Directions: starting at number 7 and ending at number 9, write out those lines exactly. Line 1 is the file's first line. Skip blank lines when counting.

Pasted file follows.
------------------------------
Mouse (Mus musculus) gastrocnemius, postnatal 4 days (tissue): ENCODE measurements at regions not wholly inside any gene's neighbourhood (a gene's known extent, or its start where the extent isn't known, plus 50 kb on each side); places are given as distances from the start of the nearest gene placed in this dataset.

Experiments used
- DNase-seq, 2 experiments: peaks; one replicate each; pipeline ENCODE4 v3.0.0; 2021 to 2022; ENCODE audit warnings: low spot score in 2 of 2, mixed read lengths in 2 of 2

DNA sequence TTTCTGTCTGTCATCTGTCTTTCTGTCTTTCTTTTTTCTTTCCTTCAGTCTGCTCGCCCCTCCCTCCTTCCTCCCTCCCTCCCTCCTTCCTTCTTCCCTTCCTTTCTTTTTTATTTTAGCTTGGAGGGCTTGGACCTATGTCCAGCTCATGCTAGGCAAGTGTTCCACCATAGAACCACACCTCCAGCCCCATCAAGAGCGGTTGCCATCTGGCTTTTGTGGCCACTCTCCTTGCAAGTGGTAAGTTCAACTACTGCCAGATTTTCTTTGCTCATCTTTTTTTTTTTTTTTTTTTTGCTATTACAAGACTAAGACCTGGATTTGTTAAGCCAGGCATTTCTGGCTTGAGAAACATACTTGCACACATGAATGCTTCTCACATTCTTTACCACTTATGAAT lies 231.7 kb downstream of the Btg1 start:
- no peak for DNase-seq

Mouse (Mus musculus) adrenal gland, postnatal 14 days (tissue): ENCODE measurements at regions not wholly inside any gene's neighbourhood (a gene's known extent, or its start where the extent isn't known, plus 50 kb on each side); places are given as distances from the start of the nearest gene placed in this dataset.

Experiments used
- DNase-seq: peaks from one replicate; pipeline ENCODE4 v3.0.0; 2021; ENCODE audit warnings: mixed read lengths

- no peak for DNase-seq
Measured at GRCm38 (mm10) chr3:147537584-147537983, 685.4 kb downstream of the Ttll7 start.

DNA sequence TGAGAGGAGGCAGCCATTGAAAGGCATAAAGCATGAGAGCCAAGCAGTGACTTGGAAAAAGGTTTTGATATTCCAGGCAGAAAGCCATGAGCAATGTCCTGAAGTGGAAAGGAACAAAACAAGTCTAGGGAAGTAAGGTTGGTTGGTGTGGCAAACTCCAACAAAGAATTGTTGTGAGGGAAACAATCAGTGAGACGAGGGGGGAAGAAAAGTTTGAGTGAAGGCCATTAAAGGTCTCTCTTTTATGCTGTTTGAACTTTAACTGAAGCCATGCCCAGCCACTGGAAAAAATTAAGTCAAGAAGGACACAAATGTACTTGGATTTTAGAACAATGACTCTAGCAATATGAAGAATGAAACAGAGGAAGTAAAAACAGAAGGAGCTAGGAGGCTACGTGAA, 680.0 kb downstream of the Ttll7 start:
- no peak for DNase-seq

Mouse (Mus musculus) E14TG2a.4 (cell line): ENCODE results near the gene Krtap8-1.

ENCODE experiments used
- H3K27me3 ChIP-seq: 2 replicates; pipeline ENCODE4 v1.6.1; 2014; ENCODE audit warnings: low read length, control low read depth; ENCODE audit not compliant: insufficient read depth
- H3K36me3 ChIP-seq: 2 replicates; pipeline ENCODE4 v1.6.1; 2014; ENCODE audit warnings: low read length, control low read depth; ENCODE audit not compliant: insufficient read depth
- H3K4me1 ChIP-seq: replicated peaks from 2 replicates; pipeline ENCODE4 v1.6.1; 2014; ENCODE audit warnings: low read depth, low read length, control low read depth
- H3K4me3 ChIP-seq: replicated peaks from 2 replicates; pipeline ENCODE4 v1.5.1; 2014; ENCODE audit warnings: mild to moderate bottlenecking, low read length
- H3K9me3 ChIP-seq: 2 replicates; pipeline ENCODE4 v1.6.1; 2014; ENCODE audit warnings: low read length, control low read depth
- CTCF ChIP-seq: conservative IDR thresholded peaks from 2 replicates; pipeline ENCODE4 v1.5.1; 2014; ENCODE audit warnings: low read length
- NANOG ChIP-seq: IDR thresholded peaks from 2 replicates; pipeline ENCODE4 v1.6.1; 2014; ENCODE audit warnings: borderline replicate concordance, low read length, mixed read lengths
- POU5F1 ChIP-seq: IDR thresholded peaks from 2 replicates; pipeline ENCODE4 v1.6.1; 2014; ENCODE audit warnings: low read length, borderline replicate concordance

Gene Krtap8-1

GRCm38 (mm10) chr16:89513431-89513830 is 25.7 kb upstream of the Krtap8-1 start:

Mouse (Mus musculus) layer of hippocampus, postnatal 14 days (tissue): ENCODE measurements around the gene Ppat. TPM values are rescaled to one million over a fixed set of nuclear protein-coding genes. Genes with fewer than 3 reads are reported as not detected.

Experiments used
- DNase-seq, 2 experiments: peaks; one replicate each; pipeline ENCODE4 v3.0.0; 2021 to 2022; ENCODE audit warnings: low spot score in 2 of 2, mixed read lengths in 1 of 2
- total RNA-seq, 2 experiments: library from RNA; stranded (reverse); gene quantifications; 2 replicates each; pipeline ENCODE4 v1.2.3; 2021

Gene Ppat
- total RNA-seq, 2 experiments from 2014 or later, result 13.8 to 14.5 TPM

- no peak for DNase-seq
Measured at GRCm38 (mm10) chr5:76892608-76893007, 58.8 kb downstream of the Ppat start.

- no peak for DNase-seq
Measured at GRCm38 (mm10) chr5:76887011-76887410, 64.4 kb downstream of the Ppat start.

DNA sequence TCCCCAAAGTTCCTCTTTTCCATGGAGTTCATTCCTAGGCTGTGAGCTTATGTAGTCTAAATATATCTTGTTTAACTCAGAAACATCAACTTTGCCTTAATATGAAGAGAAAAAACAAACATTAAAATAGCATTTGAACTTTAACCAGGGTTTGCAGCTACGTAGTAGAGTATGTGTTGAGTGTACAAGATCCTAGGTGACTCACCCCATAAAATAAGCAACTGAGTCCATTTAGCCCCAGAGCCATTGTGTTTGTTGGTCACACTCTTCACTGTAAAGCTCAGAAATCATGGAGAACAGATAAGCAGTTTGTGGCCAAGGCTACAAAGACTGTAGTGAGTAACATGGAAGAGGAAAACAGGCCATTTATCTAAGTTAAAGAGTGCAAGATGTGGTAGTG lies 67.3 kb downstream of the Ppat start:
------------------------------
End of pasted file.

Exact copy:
Experiments used
- DNase-seq: peaks from one replicate; pipeline ENCODE4 v3.0.0; 2021; ENCODE audit warnings: mixed read lengths

- no peak for DNase-seq